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5 Dishes that Kids Can Help Make at Thanksgiving

Kids At Thanksgiving Blog

It’s actually very hard to mess up the basics of Thanksgiving dinner, which makes it a perfect meal for young kids to help with. The following are some recipes for which kids can really take ownership with very little supervision. And you’ll be thankful for the help!

1. Stuffing: Hand a loaf to the kids and tell them to have at it. Hand-ripped bread offers more textural contrast—crunch and chew—than neatly cubed bread. Bonus points: Celery is a great vegetable for chopping practice.

2. Pumpkin Pie: There’s no easier first recipe for kids to learn than the one that appears on the back of canned pumpkin. And if you make your pie with a gingersnap crust instead of traditional pastry, they also get to bash away at cookies (put the snaps in a re-sealable plastic bag and have the kids pound them with a meat tenderizer).

3. Cranberry Sauce: Another easy first recipe to learn, cranberry sauce requires a bit of stove time, but just enough to keep kids’ attentions. Here’s a good basic recipe: Combine a bag of fresh cranberries, ½ cup sugar, the juice of 1 orange and a cinnamon stick in a saucepan and cook over medium heat until the cranberries burst, about 10 minutes.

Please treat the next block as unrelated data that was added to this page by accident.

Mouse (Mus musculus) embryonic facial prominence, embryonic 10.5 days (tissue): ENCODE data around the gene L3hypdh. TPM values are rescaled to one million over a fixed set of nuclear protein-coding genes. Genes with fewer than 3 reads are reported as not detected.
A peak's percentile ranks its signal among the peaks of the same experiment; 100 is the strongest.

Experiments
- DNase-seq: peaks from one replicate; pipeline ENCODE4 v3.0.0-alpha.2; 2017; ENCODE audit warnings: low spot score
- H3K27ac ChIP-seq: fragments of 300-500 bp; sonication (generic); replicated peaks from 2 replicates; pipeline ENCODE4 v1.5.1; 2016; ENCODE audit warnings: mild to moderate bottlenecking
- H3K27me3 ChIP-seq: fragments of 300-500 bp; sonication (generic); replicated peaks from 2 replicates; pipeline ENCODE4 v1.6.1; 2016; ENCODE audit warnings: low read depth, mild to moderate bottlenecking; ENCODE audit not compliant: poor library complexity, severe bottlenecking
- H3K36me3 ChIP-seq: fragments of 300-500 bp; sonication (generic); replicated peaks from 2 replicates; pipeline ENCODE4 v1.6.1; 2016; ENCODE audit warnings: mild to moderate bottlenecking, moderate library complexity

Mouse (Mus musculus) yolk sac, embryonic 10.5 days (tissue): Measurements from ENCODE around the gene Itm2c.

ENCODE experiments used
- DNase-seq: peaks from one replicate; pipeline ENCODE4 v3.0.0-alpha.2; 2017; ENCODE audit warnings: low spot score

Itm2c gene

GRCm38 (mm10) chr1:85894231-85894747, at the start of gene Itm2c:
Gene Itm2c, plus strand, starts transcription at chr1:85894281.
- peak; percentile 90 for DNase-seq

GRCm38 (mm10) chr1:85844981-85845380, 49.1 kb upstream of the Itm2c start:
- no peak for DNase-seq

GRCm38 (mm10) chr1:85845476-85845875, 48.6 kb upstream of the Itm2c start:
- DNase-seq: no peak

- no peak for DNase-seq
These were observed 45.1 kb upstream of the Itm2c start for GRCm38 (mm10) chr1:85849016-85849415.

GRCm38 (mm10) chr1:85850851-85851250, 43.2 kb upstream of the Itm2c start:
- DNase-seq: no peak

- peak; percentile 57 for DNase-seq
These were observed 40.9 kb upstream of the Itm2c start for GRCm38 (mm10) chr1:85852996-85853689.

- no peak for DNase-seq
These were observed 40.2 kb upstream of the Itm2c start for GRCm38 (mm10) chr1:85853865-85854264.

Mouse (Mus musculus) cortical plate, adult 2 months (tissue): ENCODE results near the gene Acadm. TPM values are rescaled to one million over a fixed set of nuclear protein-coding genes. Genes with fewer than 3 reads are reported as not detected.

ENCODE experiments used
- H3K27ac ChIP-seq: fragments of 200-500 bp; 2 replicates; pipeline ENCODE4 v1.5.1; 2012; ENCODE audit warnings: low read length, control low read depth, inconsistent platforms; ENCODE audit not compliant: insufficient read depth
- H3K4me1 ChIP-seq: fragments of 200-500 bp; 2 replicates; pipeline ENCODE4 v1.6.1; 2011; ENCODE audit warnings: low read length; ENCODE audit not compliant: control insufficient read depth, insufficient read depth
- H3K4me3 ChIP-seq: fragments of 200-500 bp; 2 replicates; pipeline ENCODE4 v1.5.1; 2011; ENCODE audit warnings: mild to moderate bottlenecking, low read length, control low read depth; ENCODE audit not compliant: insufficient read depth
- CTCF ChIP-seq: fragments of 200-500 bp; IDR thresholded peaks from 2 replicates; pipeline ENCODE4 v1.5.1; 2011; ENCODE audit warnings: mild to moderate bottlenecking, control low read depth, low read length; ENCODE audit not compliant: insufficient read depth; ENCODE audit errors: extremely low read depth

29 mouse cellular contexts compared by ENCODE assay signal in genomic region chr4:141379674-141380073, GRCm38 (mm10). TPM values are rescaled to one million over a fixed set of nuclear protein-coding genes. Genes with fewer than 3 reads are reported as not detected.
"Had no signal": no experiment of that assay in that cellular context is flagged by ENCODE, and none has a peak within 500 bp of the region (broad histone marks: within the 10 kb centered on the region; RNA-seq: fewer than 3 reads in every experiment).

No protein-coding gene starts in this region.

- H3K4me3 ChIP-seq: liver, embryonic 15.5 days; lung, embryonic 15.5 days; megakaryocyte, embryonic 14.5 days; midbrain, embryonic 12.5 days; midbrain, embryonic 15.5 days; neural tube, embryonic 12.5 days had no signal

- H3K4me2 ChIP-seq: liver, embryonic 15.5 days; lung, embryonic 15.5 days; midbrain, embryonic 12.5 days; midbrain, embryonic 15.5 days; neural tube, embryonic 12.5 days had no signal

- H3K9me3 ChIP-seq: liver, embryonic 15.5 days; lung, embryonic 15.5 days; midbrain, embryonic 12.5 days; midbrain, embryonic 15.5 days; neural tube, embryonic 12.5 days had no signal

4. Mashed Potatoes: Kids do well mashing potatoes (another chance to play with their food!), and no one will complain if there are a few lumps.

5. Salad Dressing: Thanksgiving is such a rich, heavy meal that it helps to offer a big green salad, and kids can easily handle washing the greens and making the dressing. Get a pint jar and fill it with ½ cup olive oil, 3 tablespoons wine vinegar (red or white), 1 heaping tablespoon of Dijon mustard, 1 teaspoon salt and ¼ teaspoon freshly ground black pepper. If they’re feeling fancy, they can add some chopped herbs or shallots. Then seal the jar and shake, shake, shake. Presto!

Kate Winslow

Kate Winslow

Kate Winslow is the author of Onions Etcetera: The Essential Allium Cookbook (Burgess Lea Press, 2017), as well as the co-author of The Agricola Cookbook and Coming Home to Sicily. A former editor at Gourmet magazine, Kate currently works with her husband Guy Ambrosino, a photographer, to test, develop and photograph recipes for cookbooks, magazines and, most fun of all, Applegate! Kate and Guy live along the Delaware River in New Jersey with their 12-year-old son, yellow lab and six chickens. Their work can be seen at

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